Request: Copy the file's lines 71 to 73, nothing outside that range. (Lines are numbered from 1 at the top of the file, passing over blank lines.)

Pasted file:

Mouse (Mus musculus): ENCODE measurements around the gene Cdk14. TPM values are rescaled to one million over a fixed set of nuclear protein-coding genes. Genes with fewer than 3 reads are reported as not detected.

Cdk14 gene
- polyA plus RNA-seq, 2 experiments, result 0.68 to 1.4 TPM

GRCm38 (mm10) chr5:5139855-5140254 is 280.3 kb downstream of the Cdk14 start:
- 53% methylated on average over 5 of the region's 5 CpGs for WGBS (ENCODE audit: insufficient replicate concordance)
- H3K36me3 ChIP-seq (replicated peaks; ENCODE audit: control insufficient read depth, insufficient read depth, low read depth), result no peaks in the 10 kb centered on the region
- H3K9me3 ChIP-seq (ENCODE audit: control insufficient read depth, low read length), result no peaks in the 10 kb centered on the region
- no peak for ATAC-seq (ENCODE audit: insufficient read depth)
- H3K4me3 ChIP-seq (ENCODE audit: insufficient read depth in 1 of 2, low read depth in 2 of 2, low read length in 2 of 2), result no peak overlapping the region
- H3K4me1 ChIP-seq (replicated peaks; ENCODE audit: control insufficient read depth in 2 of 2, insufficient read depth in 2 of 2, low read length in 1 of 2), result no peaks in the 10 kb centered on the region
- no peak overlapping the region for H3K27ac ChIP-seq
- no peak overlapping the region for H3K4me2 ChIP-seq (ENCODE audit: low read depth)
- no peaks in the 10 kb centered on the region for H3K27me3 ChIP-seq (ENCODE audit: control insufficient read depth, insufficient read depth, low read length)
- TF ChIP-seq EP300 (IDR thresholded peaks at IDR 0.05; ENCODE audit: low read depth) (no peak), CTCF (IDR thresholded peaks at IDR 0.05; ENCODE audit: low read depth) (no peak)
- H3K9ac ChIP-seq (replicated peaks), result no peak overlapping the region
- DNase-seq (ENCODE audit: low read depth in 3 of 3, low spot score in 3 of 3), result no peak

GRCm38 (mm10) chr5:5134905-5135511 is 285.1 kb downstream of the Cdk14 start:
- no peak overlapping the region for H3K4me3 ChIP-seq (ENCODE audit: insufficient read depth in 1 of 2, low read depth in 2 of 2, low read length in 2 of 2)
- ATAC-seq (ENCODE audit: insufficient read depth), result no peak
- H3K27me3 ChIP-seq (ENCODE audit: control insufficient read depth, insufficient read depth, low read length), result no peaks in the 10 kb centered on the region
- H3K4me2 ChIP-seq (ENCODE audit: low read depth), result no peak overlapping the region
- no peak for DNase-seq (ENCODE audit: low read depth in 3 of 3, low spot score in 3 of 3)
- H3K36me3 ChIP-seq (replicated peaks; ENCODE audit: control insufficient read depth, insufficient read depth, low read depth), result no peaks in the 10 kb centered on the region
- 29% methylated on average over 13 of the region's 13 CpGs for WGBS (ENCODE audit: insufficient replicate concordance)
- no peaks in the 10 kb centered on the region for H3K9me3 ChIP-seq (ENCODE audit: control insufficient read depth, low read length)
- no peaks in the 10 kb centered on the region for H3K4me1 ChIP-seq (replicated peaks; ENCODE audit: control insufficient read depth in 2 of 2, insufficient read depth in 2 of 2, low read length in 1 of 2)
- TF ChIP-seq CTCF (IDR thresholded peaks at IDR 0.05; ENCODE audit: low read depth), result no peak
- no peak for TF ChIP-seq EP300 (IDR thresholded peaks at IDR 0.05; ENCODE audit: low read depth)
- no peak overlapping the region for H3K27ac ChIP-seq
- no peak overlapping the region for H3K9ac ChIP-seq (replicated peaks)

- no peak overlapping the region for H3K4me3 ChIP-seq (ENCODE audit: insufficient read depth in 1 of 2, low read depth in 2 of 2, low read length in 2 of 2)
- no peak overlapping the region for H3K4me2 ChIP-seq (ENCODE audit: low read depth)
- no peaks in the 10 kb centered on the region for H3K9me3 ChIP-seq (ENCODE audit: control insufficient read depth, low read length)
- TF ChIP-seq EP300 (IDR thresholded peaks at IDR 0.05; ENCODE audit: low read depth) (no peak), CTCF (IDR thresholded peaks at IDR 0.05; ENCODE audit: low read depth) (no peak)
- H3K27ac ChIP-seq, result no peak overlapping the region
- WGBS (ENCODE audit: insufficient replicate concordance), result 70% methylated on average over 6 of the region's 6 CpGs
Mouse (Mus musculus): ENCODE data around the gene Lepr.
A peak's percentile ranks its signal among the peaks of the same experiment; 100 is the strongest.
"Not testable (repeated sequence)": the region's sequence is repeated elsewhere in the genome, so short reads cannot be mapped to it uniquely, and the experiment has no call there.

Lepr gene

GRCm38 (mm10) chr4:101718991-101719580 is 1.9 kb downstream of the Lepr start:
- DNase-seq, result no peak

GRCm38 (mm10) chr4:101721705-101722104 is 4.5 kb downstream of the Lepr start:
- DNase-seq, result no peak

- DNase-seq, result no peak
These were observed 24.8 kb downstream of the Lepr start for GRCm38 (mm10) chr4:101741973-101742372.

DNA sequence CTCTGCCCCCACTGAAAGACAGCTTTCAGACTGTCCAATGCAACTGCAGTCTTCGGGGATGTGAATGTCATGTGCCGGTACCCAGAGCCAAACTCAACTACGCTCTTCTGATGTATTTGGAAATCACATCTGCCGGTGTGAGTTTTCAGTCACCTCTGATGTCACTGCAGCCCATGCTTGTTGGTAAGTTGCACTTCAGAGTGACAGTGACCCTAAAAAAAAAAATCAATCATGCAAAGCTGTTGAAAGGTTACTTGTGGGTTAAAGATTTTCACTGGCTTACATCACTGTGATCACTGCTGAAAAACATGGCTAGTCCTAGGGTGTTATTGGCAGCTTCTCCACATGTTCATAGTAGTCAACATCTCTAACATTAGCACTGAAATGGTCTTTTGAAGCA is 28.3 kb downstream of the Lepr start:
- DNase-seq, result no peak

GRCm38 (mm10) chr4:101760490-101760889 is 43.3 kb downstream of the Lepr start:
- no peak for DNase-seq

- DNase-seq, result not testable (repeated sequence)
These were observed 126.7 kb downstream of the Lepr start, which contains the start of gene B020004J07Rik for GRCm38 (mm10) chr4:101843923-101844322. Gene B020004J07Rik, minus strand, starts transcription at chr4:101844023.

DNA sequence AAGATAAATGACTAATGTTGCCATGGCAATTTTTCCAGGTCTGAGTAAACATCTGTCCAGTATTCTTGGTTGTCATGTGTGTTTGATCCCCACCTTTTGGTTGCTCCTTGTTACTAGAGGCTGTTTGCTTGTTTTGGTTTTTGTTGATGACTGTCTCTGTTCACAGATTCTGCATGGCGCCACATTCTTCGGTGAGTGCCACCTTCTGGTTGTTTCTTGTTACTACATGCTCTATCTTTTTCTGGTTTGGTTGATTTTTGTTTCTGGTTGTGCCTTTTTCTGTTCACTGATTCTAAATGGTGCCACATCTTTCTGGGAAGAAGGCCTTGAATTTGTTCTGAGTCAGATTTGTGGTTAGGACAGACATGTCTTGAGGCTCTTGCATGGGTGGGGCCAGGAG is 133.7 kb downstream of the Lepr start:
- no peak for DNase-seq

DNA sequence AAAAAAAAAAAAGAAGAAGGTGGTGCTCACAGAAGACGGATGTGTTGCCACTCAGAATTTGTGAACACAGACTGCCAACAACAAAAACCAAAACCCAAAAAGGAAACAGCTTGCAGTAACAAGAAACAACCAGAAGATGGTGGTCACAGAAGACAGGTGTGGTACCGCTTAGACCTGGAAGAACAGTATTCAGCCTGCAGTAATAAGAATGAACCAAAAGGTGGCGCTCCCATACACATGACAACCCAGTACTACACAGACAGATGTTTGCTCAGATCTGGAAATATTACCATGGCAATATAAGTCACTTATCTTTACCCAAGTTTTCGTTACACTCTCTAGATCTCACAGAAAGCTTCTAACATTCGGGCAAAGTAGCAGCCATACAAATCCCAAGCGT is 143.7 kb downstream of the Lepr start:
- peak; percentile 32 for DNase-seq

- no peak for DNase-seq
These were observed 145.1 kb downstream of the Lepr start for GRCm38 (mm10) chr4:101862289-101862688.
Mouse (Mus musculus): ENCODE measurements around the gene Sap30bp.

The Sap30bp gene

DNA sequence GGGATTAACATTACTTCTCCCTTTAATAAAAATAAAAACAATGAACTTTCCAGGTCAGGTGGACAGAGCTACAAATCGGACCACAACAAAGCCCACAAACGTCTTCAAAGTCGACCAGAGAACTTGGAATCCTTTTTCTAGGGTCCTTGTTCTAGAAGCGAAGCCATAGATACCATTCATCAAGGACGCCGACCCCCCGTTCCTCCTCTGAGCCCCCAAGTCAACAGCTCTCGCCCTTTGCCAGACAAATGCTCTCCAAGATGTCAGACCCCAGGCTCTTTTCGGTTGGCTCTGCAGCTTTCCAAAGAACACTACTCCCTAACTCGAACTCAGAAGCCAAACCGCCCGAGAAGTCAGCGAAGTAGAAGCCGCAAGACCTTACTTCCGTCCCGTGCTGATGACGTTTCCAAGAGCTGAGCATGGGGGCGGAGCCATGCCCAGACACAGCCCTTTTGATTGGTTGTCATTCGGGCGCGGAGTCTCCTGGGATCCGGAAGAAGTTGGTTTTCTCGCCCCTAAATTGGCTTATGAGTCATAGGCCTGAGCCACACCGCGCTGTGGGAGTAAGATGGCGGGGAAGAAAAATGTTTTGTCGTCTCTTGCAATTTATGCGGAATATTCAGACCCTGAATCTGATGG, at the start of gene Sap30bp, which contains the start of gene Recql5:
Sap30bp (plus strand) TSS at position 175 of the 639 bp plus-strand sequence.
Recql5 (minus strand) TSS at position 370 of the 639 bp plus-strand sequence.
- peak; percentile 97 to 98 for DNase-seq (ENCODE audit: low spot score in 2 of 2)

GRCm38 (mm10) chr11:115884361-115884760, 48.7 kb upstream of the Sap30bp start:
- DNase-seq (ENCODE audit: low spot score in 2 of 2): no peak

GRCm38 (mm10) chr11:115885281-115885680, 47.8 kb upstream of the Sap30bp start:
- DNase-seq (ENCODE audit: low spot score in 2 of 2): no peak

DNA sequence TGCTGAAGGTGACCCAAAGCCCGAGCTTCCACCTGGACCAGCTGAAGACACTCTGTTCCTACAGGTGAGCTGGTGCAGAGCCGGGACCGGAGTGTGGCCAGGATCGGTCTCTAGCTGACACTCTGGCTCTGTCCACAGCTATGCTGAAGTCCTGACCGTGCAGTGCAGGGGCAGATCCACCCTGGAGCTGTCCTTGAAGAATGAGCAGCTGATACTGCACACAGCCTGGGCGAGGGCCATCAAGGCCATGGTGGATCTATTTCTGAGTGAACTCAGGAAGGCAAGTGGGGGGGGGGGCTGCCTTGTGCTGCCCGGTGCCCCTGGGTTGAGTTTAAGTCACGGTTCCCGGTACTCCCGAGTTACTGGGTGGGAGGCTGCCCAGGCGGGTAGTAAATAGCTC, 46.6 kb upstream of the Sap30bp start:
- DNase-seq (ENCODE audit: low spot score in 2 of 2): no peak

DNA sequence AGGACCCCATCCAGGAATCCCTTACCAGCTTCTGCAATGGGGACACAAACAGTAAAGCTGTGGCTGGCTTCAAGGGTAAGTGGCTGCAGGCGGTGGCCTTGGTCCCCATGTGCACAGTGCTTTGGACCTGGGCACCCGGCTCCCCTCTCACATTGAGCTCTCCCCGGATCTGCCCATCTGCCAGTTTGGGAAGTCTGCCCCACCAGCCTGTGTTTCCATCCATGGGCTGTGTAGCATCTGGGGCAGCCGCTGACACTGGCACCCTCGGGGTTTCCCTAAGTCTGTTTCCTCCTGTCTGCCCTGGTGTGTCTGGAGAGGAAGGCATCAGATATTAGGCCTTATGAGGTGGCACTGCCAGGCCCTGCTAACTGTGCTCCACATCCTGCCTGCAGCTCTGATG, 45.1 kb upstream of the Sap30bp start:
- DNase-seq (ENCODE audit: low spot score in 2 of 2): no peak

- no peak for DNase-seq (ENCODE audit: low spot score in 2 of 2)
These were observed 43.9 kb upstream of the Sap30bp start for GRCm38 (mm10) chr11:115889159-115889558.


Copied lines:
DNA sequence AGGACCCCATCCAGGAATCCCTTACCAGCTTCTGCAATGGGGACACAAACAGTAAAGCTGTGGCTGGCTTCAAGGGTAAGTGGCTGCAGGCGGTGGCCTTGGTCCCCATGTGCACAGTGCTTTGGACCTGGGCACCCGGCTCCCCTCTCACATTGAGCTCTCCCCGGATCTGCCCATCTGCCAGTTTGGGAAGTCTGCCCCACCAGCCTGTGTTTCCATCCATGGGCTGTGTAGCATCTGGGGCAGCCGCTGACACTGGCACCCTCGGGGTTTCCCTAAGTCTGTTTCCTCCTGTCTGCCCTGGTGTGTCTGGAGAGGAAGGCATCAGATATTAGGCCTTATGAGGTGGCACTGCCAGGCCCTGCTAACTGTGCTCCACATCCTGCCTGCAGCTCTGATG, 45.1 kb upstream of the Sap30bp start:
- DNase-seq (ENCODE audit: low spot score in 2 of 2): no peak

- no peak for DNase-seq (ENCODE audit: low spot score in 2 of 2)